Leg arteries won’t work? We can now replace the aortic valve through carotid arteries in the neck

Replacement aortic valve

Transcatheter aortic valve replacement, or TAVR, is an increasingly popular alternative to open heart surgery. The minimally invasive procedure treats aortic stenosis, a narrowing of the aortic valve that blocks blood flow and forces your heart to work harder.

During TAVR, doctors typically place a replacement inside the diseased valve by threading it through an artery in the patient’s groin or femoral arteries. However, not all patients can have valves placed through their femoral arteries. Fortunately, a new approach to the heart through the carotid arteries, offers still another option.

This was the case for Larry Engel, 82, who began experiencing signs of aortic stenosis earlier this year. Rather than opening his chest, doctors proposed a different route, entering instead through one of two carotid arteries in his neck.

From left to right: Dr. Brett Duncan, Nebraska Medicine cardiothoracic surgeon; patient Larry Engel; Dr. Shahbaz Malik, director of the Nebraska Medicine cardiac catheterization laboratory
From left to right: Dr. Brett Duncan, Larry Engel, and Dr. Shahbaz Malik

The Omaha World-Herald recently discussed Engel’s experience. Subscribers can read the full article online.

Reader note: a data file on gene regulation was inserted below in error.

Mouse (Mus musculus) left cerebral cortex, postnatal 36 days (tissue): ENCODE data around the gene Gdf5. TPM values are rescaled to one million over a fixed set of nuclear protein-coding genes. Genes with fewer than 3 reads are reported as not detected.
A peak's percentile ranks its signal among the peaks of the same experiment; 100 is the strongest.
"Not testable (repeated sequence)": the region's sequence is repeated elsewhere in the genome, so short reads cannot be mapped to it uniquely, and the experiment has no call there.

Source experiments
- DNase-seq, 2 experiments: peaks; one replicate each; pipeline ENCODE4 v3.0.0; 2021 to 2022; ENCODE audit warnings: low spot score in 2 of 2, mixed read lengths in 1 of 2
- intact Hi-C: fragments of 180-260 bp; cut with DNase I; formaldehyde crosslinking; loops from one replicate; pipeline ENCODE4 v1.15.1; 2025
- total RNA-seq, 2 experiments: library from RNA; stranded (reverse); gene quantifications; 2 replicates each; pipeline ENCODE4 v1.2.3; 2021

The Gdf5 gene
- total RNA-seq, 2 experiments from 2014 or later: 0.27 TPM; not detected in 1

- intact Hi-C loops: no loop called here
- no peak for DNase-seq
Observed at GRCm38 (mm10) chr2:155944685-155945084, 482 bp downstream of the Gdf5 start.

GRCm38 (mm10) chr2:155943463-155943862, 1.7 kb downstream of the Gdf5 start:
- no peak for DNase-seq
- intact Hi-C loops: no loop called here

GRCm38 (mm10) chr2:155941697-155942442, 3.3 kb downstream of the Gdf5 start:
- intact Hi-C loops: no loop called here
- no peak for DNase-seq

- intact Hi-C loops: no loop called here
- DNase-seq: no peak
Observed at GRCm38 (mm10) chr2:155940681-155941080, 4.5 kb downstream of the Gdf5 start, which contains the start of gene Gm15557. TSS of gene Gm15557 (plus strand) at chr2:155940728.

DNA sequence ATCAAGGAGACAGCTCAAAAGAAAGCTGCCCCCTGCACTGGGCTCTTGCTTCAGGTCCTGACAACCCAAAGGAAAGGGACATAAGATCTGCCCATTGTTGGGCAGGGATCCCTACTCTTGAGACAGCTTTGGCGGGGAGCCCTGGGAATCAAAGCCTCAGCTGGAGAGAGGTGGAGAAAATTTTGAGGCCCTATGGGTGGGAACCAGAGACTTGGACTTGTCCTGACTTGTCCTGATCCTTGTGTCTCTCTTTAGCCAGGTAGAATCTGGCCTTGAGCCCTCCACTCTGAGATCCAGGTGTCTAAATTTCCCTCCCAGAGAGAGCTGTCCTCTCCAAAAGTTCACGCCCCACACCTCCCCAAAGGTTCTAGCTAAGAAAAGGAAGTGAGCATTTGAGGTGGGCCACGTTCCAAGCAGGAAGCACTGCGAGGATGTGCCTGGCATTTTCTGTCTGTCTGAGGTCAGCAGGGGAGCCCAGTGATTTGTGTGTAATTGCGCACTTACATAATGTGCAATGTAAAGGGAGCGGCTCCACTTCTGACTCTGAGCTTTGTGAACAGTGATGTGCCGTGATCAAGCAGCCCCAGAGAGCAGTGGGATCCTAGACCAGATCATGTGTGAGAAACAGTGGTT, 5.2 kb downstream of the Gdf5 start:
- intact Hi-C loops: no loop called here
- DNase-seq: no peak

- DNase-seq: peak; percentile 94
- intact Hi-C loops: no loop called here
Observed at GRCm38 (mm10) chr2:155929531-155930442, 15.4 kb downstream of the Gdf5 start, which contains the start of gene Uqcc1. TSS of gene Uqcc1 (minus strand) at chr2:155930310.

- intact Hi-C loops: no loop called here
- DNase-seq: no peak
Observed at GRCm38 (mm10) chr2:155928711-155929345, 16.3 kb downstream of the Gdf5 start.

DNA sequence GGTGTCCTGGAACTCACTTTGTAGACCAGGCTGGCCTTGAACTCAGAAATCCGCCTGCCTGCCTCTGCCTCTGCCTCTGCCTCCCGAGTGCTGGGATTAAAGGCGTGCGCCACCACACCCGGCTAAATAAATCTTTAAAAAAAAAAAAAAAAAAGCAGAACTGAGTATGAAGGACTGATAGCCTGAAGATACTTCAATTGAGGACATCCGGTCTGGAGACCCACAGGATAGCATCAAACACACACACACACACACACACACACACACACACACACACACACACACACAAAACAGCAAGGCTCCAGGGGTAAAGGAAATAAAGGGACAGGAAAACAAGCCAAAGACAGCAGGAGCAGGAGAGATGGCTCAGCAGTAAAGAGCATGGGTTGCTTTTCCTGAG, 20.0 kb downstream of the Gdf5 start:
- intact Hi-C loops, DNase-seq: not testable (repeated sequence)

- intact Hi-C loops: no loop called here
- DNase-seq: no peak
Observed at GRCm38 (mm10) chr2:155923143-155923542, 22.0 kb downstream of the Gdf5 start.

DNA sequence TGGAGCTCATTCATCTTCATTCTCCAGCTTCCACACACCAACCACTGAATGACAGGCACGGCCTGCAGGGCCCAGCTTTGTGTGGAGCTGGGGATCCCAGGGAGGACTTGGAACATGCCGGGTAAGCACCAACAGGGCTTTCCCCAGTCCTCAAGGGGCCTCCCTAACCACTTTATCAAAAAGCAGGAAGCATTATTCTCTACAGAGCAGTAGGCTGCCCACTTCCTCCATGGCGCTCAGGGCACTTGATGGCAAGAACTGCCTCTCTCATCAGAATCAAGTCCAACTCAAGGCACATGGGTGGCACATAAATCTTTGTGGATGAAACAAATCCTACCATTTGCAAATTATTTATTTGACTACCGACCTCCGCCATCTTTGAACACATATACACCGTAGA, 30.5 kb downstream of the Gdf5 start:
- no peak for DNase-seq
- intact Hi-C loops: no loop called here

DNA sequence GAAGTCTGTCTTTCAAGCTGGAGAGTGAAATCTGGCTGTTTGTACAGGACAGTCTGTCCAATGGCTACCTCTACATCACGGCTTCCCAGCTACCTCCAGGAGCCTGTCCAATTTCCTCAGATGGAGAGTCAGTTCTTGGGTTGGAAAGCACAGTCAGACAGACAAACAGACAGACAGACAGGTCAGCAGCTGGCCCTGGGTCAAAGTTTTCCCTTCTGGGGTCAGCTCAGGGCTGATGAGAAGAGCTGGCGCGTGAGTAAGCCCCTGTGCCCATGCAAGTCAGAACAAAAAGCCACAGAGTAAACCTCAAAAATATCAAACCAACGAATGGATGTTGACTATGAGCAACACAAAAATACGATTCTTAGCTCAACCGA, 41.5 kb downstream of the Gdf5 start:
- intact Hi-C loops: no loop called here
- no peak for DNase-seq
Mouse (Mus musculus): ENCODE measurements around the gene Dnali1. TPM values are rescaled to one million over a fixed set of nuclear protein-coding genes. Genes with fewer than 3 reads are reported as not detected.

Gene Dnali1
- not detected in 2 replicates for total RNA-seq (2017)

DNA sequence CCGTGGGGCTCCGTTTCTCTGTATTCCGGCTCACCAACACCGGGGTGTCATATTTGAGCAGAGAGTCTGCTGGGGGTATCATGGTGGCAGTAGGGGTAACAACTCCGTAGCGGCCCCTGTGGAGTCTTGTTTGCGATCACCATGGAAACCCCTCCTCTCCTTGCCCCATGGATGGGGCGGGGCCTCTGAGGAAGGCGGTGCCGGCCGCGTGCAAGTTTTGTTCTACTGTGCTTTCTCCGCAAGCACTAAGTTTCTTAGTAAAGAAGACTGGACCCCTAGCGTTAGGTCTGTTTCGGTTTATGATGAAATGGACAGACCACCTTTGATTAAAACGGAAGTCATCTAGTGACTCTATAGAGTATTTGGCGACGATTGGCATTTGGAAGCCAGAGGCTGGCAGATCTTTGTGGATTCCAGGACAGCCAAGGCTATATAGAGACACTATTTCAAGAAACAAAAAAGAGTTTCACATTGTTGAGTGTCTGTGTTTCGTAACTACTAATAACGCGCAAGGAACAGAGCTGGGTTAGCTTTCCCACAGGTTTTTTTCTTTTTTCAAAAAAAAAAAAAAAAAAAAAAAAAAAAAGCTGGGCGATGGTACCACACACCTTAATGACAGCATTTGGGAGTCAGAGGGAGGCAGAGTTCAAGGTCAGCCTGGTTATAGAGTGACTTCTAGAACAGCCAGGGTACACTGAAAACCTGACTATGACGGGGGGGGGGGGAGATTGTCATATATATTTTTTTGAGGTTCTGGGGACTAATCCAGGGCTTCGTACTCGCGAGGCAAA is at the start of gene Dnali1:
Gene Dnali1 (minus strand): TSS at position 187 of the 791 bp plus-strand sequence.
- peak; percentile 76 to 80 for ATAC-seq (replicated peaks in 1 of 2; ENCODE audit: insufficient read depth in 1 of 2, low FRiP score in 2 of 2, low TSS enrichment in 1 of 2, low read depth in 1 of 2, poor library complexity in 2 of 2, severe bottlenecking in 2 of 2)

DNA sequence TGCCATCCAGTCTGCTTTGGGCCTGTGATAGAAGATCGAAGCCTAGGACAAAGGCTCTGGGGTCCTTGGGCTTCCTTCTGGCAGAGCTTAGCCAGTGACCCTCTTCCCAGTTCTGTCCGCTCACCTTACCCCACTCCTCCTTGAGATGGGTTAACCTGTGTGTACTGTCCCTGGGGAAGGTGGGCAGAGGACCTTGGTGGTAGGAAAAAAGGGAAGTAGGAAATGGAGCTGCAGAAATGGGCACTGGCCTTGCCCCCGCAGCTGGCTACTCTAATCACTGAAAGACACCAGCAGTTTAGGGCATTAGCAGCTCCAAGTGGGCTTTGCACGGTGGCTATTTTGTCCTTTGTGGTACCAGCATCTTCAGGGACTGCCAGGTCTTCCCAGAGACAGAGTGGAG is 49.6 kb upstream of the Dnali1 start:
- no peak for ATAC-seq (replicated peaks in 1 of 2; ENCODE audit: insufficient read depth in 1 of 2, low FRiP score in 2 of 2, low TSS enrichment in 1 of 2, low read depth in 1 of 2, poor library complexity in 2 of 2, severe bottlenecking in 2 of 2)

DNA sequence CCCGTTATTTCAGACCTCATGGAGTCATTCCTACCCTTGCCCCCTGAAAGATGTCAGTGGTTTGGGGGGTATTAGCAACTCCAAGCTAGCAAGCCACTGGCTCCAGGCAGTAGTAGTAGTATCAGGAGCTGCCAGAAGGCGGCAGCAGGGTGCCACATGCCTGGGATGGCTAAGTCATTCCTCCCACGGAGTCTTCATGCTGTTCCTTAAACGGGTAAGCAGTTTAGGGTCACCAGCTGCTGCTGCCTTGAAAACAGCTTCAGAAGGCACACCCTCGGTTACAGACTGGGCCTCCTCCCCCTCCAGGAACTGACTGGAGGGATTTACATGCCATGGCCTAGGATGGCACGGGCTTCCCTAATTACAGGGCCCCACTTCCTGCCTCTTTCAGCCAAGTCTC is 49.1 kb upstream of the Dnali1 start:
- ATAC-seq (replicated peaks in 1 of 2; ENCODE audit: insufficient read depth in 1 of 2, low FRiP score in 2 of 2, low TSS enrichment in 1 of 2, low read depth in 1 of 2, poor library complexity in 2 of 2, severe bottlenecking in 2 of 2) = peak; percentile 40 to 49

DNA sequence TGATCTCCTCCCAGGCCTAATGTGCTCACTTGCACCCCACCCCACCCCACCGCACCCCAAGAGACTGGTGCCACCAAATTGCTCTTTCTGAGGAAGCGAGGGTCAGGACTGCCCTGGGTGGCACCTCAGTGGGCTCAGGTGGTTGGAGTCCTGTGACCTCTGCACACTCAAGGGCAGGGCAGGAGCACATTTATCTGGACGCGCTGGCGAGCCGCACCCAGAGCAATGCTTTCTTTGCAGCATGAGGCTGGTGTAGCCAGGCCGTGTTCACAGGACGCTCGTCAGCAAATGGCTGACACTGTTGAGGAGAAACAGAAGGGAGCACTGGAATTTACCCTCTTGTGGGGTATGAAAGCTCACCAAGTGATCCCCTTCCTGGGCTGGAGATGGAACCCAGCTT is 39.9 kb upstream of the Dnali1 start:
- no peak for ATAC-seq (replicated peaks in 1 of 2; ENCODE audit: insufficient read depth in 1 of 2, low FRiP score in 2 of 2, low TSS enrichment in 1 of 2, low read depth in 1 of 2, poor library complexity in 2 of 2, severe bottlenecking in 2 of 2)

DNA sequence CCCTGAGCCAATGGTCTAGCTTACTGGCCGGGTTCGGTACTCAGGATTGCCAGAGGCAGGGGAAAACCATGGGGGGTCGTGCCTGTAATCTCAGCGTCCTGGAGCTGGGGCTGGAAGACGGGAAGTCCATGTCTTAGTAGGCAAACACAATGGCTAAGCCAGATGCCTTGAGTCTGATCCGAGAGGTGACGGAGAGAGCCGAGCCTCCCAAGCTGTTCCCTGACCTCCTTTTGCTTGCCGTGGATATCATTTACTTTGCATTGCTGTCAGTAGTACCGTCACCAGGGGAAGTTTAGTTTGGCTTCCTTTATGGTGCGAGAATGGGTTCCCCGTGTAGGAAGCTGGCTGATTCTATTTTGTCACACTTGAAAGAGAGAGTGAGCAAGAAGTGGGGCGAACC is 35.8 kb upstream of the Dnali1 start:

“It's not uncommon for patients who have diseased aortic valves to also have problems with peripheral arteries,” Nebraska Medicine cardiologist Shahbaz Malik, MBBS, who performed Engel’s procedure, told the World-Herald. "For those patients who can't get a conventional surgery, they may have been relegated to second-tier options or just medical care. Now they have this as a viable alternative."

TAVR, approved by the Food and Drug Administration in 2011, is typically used in patients 70 years and older with severe aortic valve narrowing and accompanying symptoms.

Dr. Malik said the incidence of aortic stenosis – caused by normal wear and tear or calcification – increases with age. It affects approximately 4% of people in the 60- to 69- and 70- to 79-year-old age brackets and nearly 10% of those 80 years and older.

The tissue-based valves used in many surgical repairs and minimally invasive replacements last about a decade. The surgically placed valve sewn in after the old valve is removed can be replaced later if necessary.

The carotid approach is not currently recommended for young people, those with femoral access or anyone with a need for additional repairs. However, it could become the preferred method if studies show that stroke rates and other complications are the same as those for the femoral approach.

Troy Engel, Larry’s son, told the World-Herald that his father has been breathing better since his procedure. He recently returned home from rehab and celebrated his 82nd birthday.  

"He's real happy with everything," he said.